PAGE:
E5260. Triple-Negative Tumors of the Breast: Beware of Potential Extramammary Origin
  1. Jennifer Farah; No Affiliation
  2. Mona El Khoury; No Affiliation
  3. Maude Labelle; No Affiliation
  4. Isabelle Trop; No Affiliation
Metastases to the breast from extramammary solid primary tumors are rare and account for less than 1% of all breast malignancies. The most common primaries that metastasize to the breast include melanoma, lung cancer, and ovarian cancer. This most often occurs through a hematogenous spread, resulting usually in multiple, well-delineated, superficial masses, without calcifications or surrounding desmoplastic reaction. Rarely, a solitary benign appearing mass or an isolated enlarged intramammary lymph node can result from hematogenous spread of an extramammary cancer. Secondary neoplastic breast involvement may also less likely occur through the lymphatic route, presenting clinically, not as masses, but as diffuse erythema and swelling due to infiltration of the dermal lymphatics hence, mimicking inflammatory breast cancer. This has been rarely described with ovarian and lung cancers as well as gastric and endometrial carcinomas. Regardless of their mode of spread, metastatic lesions in the breast usually indicate late stages and poor prognosis. Because breast metastases are rare, and primary breast cancer is prevalent, a new breast mass is more likely to represent a new primary breast tumor even in a patient with a history of an extramammary malignancy. Recognizing these metastases from primary breast tumors is crucial for appropriate management.

Educational Goals / Teaching Points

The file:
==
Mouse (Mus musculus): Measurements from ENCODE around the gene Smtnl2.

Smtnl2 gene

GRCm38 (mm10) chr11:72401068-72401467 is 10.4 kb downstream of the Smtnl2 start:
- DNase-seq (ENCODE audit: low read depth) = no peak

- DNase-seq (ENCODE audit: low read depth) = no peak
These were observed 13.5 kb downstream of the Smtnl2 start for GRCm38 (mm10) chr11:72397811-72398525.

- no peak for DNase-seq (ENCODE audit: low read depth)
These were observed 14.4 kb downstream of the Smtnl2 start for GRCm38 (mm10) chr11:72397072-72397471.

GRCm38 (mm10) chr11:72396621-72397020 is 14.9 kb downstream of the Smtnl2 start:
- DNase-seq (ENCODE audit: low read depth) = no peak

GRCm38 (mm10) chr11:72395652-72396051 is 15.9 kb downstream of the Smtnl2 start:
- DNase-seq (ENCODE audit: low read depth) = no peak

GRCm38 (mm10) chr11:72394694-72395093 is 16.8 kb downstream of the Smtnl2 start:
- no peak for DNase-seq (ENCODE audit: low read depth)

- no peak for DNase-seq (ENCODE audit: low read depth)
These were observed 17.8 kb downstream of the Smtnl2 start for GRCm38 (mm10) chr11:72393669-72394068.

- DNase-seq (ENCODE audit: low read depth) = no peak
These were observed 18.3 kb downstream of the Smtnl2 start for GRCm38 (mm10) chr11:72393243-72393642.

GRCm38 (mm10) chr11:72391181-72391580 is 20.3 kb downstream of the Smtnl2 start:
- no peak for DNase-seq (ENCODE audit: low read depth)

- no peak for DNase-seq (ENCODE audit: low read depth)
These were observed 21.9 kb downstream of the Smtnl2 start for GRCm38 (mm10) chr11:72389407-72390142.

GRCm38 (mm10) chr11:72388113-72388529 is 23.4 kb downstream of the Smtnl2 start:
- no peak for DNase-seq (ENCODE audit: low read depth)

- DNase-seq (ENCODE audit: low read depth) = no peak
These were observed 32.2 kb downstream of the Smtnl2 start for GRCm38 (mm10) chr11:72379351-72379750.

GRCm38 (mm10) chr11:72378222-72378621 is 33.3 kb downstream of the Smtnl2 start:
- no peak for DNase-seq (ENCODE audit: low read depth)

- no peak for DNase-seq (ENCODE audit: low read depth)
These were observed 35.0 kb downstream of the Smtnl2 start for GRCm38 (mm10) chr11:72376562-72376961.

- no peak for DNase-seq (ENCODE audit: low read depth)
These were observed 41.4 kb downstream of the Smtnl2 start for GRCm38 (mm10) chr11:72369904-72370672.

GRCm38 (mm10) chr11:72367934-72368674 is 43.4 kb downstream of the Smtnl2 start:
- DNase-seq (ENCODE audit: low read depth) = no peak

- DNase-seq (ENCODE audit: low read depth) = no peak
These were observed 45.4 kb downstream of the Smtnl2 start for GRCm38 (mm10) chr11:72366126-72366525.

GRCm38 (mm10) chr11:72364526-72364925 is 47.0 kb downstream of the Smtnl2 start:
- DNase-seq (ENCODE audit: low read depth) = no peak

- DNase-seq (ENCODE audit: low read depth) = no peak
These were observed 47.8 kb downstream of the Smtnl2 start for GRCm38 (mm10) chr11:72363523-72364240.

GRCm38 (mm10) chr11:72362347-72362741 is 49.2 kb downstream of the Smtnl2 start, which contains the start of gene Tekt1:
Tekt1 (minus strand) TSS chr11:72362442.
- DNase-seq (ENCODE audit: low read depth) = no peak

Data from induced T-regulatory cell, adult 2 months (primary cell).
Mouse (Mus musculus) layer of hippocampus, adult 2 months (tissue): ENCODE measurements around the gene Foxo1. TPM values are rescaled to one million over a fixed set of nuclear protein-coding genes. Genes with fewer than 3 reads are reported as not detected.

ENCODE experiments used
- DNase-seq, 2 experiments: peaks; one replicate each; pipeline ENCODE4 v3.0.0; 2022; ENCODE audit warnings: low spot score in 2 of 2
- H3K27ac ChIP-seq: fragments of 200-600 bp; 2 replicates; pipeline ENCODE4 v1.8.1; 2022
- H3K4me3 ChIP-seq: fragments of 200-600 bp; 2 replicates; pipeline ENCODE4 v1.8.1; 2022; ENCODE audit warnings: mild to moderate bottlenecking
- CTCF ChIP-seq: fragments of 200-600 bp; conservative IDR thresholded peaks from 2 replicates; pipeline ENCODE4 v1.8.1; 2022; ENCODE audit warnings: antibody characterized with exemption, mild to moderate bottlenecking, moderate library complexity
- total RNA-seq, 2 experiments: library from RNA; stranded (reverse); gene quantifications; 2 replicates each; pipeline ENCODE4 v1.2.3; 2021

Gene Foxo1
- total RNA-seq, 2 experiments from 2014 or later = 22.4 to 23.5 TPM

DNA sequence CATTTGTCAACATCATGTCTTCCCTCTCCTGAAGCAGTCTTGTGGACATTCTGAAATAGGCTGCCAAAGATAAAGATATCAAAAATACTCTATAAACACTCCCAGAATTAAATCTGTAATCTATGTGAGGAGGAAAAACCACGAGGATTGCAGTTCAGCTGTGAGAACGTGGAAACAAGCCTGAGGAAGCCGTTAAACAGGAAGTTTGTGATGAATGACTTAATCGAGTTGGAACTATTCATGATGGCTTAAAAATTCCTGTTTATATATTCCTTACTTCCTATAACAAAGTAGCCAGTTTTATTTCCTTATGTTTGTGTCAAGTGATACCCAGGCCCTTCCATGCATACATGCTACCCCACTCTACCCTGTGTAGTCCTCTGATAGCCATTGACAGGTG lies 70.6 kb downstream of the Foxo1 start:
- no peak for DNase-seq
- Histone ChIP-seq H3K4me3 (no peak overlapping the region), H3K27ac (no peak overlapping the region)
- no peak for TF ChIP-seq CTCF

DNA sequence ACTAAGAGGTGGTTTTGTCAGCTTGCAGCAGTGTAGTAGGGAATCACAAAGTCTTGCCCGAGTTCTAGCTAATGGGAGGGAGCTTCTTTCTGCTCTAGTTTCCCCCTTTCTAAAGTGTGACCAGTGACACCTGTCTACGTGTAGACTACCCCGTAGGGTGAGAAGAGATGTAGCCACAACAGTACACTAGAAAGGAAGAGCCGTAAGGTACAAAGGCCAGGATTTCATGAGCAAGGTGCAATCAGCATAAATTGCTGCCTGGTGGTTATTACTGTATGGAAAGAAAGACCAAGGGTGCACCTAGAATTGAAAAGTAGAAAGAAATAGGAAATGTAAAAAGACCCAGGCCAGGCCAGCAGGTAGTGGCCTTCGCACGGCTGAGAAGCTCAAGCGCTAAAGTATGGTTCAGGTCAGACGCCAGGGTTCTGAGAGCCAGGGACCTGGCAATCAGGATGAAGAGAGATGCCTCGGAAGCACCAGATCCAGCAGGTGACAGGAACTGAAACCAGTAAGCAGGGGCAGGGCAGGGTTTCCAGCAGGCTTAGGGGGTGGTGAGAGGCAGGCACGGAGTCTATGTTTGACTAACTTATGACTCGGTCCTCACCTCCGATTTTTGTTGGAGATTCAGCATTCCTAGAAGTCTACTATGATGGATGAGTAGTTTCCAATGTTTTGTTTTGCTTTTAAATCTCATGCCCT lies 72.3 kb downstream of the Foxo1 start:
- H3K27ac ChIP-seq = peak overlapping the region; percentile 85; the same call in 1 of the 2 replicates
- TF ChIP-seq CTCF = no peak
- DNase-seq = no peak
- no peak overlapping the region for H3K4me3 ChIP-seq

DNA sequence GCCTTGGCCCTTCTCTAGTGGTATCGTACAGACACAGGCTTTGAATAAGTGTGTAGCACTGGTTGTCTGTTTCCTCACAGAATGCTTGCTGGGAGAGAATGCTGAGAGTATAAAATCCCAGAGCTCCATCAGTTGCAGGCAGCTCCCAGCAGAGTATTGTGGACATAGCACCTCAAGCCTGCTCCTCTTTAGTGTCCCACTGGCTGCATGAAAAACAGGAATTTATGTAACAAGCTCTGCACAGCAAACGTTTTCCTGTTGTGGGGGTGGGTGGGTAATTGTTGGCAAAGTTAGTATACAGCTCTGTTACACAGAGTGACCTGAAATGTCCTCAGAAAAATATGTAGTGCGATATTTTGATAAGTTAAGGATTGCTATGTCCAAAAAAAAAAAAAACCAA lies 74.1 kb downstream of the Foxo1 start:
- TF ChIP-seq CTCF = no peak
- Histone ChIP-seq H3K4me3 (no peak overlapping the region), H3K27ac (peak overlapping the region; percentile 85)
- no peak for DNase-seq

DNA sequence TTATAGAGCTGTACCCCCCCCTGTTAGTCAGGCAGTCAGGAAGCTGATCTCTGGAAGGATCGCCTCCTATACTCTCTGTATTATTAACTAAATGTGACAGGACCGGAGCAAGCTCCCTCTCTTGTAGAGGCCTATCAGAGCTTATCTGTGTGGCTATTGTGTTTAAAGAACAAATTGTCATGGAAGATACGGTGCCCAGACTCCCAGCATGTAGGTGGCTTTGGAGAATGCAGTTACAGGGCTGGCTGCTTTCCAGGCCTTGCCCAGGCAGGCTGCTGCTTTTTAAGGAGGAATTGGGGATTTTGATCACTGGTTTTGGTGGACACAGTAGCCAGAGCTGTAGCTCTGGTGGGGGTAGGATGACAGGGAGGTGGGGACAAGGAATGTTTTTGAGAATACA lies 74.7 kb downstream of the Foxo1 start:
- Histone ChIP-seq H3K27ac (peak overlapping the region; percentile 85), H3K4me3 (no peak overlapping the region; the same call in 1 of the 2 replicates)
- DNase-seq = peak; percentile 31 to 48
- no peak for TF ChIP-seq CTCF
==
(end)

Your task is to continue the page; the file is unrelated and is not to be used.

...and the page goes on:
1) Describe some unusual appearances and presentations of metastatic tumors in the breast. 2) Raise more awareness to the possibility of a solitary metastatic lesion in the breast from an extramammary solid primary lesion. 3) Encourage radiologists to keep in mind the clinical information and the past medical history of the patient.

Key Anatomic/Physiologic Issues and Imaging Findings/Techniques
On pathology, metastatic lesions usually have a triple-negative signature. Triple-negative breast cancer is a form of aggressive breast cancer that can present as a benign-looking lesion without a desmoplastic reaction. It is usually treated with neoadjuvant chemotherapy followed by surgical resection, whereas metastases are managed differently, depending on the type of primary cancer and the extent of disease. The key to accurate diagnosis is histologic examination with immunohistochemistry; however, this should be guided by the radiologist’s suspicion for the right markers to be examined. Thus, a high degree of suspicion is necessary.

In our presentation, we will highlight, through clinical cases, the rare radiological presentations of breast metastases such as solitary metastases to the intramammary lymph node as well as secondary inflammatory breast involvement through lymphatic spread mimicking inflammatory breast cancer. Radiologists should be aware of the typical and untypical presentations of breast metastases as well as the clinical and past medical history of the patient to help reach the correct diagnosis and avoid mismanagement.